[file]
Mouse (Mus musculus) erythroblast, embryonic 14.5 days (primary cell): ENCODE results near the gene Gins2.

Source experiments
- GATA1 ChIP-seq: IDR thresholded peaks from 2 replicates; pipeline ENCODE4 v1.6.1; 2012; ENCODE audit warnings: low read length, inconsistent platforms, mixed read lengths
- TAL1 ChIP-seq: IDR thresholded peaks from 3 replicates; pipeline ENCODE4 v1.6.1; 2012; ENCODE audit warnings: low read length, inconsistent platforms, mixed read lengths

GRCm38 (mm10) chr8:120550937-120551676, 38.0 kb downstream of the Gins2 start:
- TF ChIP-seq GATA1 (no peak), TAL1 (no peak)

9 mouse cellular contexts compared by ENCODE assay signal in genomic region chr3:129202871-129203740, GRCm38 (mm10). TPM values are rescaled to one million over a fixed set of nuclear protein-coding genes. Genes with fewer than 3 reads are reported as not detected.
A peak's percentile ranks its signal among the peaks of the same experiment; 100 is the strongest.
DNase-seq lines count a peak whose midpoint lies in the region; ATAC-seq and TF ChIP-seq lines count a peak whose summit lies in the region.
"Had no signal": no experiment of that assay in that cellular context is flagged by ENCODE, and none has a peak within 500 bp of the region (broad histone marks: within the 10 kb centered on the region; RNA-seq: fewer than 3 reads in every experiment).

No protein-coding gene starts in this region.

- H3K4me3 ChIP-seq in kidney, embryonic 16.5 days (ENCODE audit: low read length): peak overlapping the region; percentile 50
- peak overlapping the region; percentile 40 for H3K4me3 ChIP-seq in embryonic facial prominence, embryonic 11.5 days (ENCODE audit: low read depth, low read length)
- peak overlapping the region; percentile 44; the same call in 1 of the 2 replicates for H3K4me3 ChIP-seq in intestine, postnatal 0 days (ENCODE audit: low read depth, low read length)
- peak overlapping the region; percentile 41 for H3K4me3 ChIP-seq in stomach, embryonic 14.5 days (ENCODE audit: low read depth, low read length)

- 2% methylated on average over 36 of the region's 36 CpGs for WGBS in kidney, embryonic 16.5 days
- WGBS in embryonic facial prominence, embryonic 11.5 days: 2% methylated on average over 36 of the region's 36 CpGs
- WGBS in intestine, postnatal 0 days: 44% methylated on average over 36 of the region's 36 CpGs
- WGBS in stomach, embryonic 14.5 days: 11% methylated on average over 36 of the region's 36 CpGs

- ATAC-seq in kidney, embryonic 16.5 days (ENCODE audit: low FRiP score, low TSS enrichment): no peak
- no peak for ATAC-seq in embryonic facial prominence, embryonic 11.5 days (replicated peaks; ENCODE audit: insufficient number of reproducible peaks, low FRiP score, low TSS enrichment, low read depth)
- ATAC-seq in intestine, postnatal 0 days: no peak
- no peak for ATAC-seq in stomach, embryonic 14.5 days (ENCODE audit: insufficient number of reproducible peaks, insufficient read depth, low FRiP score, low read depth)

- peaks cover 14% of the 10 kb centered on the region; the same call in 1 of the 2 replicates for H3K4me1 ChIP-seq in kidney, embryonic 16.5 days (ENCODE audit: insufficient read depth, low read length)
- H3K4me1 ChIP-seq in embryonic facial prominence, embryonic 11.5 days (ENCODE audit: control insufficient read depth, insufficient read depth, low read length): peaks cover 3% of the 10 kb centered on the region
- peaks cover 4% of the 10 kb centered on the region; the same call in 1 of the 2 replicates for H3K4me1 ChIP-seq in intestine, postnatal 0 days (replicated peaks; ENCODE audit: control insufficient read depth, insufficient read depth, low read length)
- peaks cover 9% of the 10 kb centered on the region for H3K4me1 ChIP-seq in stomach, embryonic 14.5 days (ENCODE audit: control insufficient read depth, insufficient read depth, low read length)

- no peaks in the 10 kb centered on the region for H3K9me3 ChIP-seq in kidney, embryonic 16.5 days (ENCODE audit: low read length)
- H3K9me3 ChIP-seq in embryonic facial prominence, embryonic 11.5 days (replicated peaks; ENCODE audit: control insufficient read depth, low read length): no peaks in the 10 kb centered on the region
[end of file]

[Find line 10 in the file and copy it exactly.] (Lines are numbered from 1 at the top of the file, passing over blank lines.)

"Had no signal": no experiment of that assay in that cellular context is flagged by ENCODE, and none has a peak within 500 bp of the region (broad histone marks: within the 10 kb centered on the region; RNA-seq: fewer than 3 reads in every experiment).